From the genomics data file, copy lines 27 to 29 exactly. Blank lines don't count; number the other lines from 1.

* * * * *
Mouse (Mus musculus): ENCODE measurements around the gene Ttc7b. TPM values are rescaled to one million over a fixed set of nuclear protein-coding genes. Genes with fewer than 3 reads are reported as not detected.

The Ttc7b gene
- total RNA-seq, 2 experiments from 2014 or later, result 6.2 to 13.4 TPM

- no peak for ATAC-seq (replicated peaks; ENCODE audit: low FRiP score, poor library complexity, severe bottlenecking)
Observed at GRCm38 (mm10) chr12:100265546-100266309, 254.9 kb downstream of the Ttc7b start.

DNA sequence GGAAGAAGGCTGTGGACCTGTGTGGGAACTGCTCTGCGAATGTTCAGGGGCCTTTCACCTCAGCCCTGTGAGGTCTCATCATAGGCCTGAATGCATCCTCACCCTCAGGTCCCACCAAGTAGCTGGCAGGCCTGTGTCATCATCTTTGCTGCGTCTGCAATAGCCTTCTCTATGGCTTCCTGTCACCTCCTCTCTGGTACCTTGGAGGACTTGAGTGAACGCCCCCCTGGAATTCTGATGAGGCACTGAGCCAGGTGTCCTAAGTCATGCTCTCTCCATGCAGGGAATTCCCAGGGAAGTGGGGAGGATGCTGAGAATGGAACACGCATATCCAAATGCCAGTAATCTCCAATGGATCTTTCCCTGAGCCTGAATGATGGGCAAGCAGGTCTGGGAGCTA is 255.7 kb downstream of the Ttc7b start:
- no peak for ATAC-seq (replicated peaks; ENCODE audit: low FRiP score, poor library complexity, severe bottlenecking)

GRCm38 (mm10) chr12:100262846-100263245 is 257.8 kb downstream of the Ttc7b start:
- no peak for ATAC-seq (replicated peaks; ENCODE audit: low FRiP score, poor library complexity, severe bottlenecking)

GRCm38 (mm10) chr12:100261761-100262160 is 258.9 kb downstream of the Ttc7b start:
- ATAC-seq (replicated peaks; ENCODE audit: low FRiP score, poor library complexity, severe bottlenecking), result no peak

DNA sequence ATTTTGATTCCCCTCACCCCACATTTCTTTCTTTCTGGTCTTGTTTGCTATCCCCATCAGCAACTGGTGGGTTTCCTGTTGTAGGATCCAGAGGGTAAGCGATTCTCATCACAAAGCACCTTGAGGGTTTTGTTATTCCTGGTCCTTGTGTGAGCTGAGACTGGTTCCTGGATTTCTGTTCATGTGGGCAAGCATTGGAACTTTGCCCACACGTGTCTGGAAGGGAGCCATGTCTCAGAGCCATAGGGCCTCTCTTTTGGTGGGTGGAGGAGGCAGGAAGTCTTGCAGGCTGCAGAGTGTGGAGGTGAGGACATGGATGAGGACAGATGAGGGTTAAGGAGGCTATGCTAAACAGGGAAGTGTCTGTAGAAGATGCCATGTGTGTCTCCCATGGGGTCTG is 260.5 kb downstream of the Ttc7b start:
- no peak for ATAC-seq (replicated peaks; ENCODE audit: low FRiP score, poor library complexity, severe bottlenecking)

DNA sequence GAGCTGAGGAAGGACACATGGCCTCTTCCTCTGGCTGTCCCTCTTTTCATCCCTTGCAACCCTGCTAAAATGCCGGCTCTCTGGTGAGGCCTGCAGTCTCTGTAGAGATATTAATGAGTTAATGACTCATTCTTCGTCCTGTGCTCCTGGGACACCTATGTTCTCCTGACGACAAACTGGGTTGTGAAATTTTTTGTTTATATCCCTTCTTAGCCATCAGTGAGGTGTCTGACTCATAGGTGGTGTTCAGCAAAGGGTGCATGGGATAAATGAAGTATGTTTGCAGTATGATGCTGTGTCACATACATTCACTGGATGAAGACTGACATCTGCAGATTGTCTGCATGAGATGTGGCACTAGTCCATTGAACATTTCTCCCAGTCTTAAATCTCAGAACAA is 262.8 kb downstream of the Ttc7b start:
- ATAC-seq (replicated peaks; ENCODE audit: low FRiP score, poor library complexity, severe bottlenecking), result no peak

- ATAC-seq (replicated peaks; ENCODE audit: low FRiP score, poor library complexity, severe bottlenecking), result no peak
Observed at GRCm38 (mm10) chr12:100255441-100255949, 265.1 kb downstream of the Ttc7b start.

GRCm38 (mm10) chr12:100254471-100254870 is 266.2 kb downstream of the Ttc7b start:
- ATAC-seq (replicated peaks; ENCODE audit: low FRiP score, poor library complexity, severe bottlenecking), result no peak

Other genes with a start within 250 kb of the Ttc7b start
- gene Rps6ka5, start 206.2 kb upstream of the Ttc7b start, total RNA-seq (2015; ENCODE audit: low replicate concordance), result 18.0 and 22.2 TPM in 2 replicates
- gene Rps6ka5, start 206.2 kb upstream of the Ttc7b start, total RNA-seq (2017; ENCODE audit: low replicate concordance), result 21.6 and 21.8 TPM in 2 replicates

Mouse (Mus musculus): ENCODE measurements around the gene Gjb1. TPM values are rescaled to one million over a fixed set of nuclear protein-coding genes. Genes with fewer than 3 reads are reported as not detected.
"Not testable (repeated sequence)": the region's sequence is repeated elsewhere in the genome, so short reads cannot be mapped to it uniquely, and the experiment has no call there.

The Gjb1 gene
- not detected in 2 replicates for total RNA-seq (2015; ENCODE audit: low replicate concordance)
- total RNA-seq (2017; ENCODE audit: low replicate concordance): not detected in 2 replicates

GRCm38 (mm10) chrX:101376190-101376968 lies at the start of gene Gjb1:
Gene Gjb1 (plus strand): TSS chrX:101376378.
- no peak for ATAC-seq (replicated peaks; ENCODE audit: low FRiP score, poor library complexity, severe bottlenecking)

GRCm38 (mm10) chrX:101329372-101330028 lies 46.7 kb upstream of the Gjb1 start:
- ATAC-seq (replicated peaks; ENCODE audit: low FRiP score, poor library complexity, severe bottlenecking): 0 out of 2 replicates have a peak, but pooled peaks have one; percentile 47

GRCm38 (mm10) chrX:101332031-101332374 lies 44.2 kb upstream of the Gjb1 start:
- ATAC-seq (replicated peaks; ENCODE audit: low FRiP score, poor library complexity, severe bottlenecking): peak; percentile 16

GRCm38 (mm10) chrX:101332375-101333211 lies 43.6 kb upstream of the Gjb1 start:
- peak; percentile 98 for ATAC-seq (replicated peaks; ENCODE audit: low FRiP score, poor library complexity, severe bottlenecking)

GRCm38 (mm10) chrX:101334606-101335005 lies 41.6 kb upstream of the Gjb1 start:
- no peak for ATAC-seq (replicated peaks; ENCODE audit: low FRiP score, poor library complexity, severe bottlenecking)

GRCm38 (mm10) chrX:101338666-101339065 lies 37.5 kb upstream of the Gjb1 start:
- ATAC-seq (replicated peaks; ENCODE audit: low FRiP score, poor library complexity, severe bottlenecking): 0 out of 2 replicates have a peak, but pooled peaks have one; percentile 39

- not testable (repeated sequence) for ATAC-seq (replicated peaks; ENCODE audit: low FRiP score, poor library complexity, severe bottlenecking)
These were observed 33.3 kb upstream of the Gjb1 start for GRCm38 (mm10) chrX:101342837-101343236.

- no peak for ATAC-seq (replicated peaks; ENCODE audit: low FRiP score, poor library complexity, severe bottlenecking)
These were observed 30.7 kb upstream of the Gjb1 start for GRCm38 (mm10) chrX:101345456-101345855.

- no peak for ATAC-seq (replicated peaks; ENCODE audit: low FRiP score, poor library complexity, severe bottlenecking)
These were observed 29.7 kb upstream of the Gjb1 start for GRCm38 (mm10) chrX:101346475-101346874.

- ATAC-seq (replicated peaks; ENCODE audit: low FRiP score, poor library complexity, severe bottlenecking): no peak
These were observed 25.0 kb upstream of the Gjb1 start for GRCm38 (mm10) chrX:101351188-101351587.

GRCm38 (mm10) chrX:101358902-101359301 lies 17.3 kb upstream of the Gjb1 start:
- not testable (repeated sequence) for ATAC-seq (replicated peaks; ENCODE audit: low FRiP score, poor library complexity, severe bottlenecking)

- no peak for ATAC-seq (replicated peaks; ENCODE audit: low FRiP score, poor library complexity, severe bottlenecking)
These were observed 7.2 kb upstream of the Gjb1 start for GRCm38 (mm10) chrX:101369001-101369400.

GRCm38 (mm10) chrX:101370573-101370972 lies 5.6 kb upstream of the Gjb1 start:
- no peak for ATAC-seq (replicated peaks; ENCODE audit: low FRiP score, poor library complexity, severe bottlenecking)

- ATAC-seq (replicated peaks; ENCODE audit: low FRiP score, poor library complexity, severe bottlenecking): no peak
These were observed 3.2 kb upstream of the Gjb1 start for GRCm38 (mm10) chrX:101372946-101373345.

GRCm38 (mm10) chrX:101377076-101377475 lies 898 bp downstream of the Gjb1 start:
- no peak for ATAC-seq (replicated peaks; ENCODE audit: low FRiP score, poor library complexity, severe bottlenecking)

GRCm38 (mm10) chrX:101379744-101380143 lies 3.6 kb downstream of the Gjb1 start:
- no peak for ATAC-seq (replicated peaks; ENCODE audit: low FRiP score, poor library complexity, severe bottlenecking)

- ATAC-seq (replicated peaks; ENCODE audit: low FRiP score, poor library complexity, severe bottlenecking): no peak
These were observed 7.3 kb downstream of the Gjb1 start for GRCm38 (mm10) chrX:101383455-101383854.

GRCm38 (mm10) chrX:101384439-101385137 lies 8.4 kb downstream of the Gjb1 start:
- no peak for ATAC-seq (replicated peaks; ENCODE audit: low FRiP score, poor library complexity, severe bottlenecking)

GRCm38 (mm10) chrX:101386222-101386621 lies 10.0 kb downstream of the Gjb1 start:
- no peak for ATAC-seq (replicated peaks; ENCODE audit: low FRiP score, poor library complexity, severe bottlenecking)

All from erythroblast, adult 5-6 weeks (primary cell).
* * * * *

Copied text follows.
- total RNA-seq (2017; ENCODE audit: low replicate concordance): not detected in 2 replicates

GRCm38 (mm10) chrX:101376190-101376968 lies at the start of gene Gjb1:
Gene Gjb1 (plus strand): TSS chrX:101376378.